• Can the market hold a lead? One month a market does not make, but the strong start to the year is encouraging, particularly given the pullback last year. Does a January gain tell us anything about the road ahead? In 64% of all the years since 1944, the market posted a January gain. During that same time period, when the market rose in January, 92% of the time it's gone on to a gain for the year. This suggests that January gains are a positive signal for the year ahead. That said, there have been four years in which the market rose in January but did not go on to a gain for the year (1946, 1966, 2001 and 2018). And a sizable January head start does not guarantee success. In January of 1946 the market rose 7% and January 2018 5.6%, but did not go on to a gain for the year. In our view, it will be trends in GDP, earnings and central bank policy that drive market performance in 2019. We think the bull market in stocks will be sustained this year, but it will be fundamentals, not the calendar, that determines the outcome. Nevertheless, this year's big head start doesn't hurt2
  • More than just a sugar rush – We doubt the strength or steadiness of the recent rally (stocks were up 16 of the previous 22 days coming into last week) will be replicated from here. Last week was a reminder that, despite a still-favorable economic and earnings backdrop, we think the market will experience spells of fatigue. 2019's gains are, in our view, the product of an appropriate rebound in sentiment from December's overly pessimistic market outlook for an approaching recession and excessive fear over future Fed rate hikes. Recent healthy labor-market data along with better-than-expected corporate earnings results have provided better balance between the present risks and opportunities. We haven't seen the last of market volatility, but we think recent gains are supported by fundamentals, not simply a short-term sugar high. 
  • Historical comparisons: a look at track conditions – The last month with a gain as large as January's was October 2015, which jump-started a rally that would see the stock market rise 13% over the following year and 31% over the next two years. In other words, the last time the market posted a gain similar to January's, it was part of a larger rally, not a temporary jump. More broadly, looking back over the past half century, there have been six years in which the market rose by 7% or more in January, including 2019. In those years U.S. GDP growth averaged 3.7%, S&P 500 earnings rose by an average of 5%, and the stock market posted an average total return of 26%.2 Big January gains have historically come in years when the economy and corporate profits were quite healthy, supporting a rising market. While we think conditions will be a bit rockier and market returns more moderate this year, history suggests a positive January is a reason for optimism.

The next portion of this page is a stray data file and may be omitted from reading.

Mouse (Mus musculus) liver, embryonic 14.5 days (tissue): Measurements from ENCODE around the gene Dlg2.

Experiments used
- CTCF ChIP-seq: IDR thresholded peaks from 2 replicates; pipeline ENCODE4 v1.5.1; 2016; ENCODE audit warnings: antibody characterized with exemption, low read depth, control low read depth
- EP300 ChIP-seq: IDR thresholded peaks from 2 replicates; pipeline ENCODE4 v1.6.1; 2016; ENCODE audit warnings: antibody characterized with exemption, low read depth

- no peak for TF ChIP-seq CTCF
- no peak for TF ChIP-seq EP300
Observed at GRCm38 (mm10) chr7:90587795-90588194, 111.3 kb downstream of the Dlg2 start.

Sources: 1. Bloomberg, performance measured by the price return of the S&P 500 index. 2. Bloomberg, Factset, measured by the S&P 500 index.


Craig Fehr, CFA
Investment Strategist

Index Close Week YTD
Dow Jones Industrial Average 25,106 0.2% 7.6%
S&P 500 Index 2,708 0.0% 8.0%
NASDAQ 7,298 0.5% 10.0%
MSCI EAFE 1,804 -1.3% 4.9%
10-yr Treasury Yield 2.63% -0.05% -0.05%
Oil ($/bbl) $52.73 -4.6% 16.1%
Bonds $107.34 0.3% 1.1%

Source: Bloomberg, 02/08/19. Bonds represented by the iShares Core U.S. Aggregate Bond ETF. Past performance does not guarantee future results.


The Week Ahead

The earnings season will start to wind down as 63 companies from the S&P 500 are expected to report earnings next week. In economic news, the inflation report will be released on Wednesday, and retail sales, along with industrial production and consumer sentiment, will be released on Friday.

Important Information

The Weekly Market Update is published every Friday, after U.S. markets close.

The Dow Jones Indexes are proprietary to and distributed by Dow Jones & Company, Inc. and have been licensed for use.
All content of the Dow Jones Indexes © 2017 is proprietary to Dow Jones & Company, Inc.

Past performance does not guarantee future results.

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Investors should understand the risks involved of owning investments, including interest rate risk, credit risk and market risk. The value of investments fluctuates and investors can lose some or all of their principal.

Special risks are inherent to international investing, including those related to currency fluctuations and foreign political and economic events.

This information is approved for use with the public.
It is intended for informational purposes only.
It is believed to be reliable, but its accuracy and completeness are not guaranteed.